not an animal or sport
A Lawn-Mowing Business
stinky in the sticky summer
painfully inconvenient in the early morning
wanting more when bad pay days come
Like crooked, tired machines dying out
But I eventually become alive
a repetitive series of
management, work, equipment, movement
Broad blades cutting sometimes uneven, hilly grass
The attempt at the perfecto combination of the
mower, weedeater, trimmer, blower
Feeling as high as clouds
noticing bank figures from hard work
I smile and enjoy my work
and move on
I refill the gas tanks
take a quick break
and begin again
For some five times a day
six days a week
The blonde-haired, blue-eyed boy
is a Lawn-Mowing Business
A repetitive, well-paying Lawn-Mowing Business
“Excuse me, sir?” Joe timidly questioned the teacher just following his heated, hateful, and dishonoring rampage, humiliating all students that miss school because of extra-curricular activities. “Yes, Joe?” Questioned the teacher. “Well, you see, I’m going to miss school tomorrow for FFA. Are there any papers or anything I’m going to miss that I need to complete?” Just like Joe, having to deal with a teacher hating on extra-curricular activities, many have a very defined position on whether extra-curricular activities are helpful or harmful to a student’s attitude, personality, and education. Extra-curricular activities can be both helpful to a student’s personality by giving them opportunities to portray responsibility, and harmful by lessening their class and learning time.
Extra-curricular activities, including sports, UIL academics, and band, can increase one’s responsibility level and work ethic by giving him opportunities to take the lead and succeed. For example, when the young JV team missed two consecutive days of school, it was laid solely on their own shoulders to make up any classwork and homework missed. When do-or-die situations like these occur, one has the opportunity, if taken advantage of, to increase in responsibility and strengthen in work ethic. In addition, Bob, being the star FFA genius, misses about thirty days of school every year because of FFA competitions, workshops, and practices. In order to maintain his prestigious position, Bob has to strenuously, day-after-day, live, eat, breath, and sleep FFA, enhancing his maturity, responsibility level, and work ethic. Thus, as a result of making-up classwork and deciphering homework, responsibility is obtained by students “stepping-up-to-the-plate” regarding both grades and maturity.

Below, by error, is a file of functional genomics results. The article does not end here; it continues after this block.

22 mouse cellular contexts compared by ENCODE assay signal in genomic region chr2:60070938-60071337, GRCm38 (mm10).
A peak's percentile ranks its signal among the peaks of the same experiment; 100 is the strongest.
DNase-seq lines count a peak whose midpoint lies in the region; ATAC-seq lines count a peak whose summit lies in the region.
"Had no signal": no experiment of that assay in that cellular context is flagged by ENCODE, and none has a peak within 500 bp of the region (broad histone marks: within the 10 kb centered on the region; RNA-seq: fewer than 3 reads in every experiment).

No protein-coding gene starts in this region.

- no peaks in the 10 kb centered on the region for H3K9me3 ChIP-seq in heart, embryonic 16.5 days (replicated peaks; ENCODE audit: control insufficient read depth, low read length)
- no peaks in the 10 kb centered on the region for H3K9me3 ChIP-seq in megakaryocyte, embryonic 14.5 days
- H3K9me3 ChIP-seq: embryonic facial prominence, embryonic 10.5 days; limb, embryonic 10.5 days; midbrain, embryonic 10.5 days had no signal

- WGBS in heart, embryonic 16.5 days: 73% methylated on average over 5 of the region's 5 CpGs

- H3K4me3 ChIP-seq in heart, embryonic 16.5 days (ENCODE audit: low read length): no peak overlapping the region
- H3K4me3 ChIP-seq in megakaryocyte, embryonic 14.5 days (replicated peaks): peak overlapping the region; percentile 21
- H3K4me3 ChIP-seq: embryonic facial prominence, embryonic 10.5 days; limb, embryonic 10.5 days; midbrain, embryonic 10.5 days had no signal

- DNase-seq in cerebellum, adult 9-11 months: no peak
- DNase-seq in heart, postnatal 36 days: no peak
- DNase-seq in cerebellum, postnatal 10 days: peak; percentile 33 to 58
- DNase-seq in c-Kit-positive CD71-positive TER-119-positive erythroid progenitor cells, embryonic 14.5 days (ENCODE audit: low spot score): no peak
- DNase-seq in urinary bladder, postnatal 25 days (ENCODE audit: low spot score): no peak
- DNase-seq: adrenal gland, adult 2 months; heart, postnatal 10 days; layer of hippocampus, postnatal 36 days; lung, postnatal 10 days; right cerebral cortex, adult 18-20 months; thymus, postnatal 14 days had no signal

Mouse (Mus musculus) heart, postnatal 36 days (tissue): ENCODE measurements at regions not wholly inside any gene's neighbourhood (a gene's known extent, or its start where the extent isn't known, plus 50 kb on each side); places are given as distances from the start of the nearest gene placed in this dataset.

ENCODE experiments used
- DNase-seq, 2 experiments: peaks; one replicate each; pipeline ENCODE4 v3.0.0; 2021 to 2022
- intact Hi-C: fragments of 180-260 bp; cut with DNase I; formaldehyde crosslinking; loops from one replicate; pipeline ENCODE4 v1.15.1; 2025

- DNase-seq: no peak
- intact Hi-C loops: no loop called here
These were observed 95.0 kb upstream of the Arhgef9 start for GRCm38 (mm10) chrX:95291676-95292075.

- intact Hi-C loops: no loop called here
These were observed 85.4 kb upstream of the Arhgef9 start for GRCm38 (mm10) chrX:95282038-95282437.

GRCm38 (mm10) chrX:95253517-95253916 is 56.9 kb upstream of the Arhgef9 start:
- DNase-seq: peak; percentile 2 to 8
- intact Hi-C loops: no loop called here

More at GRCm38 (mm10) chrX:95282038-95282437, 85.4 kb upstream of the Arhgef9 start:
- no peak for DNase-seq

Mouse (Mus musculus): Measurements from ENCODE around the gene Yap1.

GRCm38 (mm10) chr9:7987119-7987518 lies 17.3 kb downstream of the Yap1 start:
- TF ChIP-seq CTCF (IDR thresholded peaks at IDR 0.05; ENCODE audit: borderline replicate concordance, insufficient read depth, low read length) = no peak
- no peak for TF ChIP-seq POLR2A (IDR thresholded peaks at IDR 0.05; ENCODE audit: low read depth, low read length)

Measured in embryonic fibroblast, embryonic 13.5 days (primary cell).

However, when extra-curricular activities take away time from classes and lectures, students are commonly prone to decline academically or even fail, from absences for UIL purposes. For example, because Frank is a part of the state-champion-defending band, he has missed more than twenty-five school-days this year because of concerts and competitions. As a result of extra-curricular activities conflicting with school-days, many students stumble and struggle through many classes, especially core classes. In addition, Billy’s Ag. teacher frowns greatly upon students that miss school for any reason other than FFA. Thus, when Billy tells his Ag. teacher he’s missing Wednesday for a band trip, “Mr. Ag. teacher” gets mad. Because many students know or have at least one unapproving-of-extra-curricular-activities teacher, the student’s confidence level is immediately lowered. Therefore, by missing class time and having to endure negativity from some teachers, extra-curricular activities can hurt students’ education, decrease their work ethic, and lower their confidence level.